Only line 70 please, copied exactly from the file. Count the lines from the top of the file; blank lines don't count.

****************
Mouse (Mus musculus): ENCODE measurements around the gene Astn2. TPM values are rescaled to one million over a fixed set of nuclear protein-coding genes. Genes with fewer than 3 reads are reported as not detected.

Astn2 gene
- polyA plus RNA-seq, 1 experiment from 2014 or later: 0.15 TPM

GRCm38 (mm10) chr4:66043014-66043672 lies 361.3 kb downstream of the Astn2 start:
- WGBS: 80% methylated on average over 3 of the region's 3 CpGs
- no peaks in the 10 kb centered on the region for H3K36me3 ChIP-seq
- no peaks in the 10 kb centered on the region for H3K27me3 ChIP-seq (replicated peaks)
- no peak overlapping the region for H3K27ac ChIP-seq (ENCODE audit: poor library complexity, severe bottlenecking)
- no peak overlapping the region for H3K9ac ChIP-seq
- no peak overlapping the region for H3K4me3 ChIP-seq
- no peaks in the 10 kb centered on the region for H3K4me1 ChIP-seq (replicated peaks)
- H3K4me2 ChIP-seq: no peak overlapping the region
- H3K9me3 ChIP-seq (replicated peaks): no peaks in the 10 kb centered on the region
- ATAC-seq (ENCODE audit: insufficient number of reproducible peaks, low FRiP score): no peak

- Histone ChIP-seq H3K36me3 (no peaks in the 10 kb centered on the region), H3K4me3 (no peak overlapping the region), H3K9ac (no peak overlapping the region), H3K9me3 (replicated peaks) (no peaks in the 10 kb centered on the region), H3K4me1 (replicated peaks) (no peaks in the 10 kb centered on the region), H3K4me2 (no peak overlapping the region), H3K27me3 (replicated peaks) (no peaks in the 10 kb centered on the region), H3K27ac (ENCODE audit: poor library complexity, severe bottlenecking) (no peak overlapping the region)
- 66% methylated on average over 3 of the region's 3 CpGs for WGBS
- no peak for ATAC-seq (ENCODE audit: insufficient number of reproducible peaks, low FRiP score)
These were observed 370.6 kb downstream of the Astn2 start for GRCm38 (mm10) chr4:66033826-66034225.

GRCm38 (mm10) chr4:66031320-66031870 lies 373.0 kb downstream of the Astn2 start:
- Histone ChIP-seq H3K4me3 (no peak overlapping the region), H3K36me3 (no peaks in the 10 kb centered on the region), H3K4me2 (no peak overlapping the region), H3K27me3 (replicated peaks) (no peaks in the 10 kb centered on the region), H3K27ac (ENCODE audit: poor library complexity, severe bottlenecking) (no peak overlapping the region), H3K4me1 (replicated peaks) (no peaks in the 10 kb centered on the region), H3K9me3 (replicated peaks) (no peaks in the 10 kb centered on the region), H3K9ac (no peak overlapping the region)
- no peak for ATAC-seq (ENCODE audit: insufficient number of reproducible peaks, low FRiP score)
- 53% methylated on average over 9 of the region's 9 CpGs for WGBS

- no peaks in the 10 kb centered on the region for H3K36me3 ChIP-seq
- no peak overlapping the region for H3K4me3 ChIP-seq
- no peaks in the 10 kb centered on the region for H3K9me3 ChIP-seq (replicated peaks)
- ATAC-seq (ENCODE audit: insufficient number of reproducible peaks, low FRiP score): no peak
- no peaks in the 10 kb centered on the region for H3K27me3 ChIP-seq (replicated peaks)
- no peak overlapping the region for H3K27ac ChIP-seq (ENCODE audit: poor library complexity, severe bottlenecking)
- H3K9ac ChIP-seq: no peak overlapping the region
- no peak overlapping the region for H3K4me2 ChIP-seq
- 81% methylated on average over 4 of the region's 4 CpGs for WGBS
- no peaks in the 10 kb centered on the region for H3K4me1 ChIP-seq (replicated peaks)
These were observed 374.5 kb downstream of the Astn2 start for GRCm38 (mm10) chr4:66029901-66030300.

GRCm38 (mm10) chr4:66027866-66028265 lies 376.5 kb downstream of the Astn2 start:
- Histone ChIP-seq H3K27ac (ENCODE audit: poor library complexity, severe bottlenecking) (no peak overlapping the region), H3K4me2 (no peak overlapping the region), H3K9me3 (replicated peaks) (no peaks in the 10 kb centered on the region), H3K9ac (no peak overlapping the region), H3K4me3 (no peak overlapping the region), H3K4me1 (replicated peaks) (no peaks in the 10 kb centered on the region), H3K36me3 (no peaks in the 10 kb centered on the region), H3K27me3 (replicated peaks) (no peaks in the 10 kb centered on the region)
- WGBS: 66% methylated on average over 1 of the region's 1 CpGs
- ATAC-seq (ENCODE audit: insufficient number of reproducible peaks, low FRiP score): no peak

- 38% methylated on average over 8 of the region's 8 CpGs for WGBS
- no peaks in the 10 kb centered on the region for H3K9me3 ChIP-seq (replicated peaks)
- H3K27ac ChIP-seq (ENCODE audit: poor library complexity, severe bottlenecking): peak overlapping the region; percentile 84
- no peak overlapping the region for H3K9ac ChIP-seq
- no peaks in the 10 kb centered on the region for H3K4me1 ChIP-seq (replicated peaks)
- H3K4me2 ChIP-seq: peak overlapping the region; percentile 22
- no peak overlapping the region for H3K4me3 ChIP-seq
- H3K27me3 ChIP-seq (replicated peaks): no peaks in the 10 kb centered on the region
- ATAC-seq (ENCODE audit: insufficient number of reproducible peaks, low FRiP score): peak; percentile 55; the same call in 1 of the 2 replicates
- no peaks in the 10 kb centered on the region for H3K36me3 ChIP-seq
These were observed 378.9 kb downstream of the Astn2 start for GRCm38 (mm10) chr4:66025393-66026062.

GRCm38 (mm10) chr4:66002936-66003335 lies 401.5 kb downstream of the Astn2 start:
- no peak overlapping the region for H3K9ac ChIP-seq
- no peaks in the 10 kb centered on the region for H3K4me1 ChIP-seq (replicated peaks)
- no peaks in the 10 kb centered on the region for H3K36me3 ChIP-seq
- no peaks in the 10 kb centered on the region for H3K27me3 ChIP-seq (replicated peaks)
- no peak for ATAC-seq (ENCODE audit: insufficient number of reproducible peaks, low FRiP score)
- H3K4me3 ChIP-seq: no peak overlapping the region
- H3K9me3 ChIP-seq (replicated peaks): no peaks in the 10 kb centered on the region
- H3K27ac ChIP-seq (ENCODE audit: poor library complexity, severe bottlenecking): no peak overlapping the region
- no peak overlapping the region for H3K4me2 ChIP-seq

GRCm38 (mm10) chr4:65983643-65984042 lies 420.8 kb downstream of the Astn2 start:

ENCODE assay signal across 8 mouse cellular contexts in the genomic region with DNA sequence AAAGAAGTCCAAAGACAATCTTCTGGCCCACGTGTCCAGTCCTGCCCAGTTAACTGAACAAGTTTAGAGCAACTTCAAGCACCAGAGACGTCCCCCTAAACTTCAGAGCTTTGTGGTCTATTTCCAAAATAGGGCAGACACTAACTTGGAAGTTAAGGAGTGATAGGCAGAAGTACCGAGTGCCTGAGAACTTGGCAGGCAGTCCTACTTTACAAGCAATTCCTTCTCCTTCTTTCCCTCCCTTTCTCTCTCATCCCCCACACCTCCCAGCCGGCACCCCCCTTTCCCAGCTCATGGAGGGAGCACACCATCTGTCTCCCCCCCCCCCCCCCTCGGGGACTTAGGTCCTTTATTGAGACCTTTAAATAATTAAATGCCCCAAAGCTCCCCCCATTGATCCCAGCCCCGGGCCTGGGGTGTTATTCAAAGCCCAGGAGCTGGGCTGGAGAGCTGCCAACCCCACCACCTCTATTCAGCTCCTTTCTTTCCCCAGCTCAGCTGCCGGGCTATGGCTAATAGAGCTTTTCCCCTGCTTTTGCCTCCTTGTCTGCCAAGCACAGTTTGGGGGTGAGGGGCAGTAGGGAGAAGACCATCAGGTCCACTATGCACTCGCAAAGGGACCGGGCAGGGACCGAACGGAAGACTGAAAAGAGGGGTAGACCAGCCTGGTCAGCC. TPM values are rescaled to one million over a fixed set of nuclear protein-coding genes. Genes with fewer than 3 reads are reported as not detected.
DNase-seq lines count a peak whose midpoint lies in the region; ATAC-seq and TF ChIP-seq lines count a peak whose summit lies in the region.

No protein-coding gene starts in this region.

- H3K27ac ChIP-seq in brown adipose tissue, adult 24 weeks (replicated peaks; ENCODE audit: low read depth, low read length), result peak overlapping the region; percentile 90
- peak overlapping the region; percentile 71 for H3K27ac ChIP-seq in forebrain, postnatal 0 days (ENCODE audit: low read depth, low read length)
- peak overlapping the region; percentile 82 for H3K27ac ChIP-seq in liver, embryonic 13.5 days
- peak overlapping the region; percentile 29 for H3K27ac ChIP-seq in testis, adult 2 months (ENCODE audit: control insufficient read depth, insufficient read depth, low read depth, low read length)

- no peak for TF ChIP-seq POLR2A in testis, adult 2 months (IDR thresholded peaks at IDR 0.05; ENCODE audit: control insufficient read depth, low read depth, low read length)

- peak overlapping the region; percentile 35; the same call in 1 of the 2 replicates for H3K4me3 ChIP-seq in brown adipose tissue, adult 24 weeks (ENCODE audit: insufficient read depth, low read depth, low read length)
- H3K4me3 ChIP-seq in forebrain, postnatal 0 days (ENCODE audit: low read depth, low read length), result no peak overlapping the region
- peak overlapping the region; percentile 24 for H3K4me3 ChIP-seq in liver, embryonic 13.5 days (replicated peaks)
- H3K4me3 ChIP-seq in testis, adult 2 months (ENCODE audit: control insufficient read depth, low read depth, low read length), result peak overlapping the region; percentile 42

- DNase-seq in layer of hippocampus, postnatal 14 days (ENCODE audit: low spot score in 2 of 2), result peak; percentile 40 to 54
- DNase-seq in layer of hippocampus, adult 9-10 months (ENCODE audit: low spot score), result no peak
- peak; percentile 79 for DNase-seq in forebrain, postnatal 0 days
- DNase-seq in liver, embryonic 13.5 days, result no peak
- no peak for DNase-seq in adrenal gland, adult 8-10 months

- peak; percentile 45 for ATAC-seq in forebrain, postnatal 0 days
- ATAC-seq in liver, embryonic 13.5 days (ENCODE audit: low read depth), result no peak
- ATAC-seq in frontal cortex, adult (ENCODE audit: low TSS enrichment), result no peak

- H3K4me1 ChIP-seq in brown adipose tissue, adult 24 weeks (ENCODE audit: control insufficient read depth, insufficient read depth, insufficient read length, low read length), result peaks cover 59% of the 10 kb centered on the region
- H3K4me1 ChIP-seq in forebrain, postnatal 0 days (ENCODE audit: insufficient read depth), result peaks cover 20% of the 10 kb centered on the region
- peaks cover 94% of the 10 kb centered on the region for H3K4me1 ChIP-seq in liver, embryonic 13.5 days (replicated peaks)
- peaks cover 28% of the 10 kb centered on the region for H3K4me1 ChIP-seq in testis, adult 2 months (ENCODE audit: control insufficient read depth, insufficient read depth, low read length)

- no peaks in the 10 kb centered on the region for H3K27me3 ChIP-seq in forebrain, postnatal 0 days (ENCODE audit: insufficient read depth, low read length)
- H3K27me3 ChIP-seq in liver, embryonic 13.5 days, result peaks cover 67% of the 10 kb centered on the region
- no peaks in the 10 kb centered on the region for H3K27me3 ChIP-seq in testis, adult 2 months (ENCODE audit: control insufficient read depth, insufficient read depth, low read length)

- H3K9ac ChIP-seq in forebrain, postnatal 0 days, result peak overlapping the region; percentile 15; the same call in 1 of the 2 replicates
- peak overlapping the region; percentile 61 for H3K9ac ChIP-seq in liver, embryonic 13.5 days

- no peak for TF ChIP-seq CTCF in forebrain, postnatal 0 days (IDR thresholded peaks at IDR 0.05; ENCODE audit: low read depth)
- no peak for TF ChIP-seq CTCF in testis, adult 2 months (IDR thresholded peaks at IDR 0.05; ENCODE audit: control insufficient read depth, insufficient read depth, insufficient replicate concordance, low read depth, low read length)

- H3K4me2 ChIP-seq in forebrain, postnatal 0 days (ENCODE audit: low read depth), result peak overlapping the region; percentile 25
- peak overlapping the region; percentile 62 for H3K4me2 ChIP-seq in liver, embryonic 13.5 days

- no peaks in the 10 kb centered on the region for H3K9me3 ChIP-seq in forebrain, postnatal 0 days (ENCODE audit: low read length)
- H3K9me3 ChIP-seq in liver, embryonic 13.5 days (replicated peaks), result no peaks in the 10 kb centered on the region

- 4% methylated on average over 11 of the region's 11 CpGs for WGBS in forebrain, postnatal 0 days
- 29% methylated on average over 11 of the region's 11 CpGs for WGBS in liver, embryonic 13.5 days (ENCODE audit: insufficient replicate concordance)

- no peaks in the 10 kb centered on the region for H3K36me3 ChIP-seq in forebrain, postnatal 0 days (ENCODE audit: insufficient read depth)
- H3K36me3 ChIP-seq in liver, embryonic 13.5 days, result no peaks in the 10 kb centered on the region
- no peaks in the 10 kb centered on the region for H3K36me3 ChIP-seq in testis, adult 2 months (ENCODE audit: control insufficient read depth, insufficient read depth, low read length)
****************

- peak overlapping the region; percentile 24 for H3K4me3 ChIP-seq in liver, embryonic 13.5 days (replicated peaks)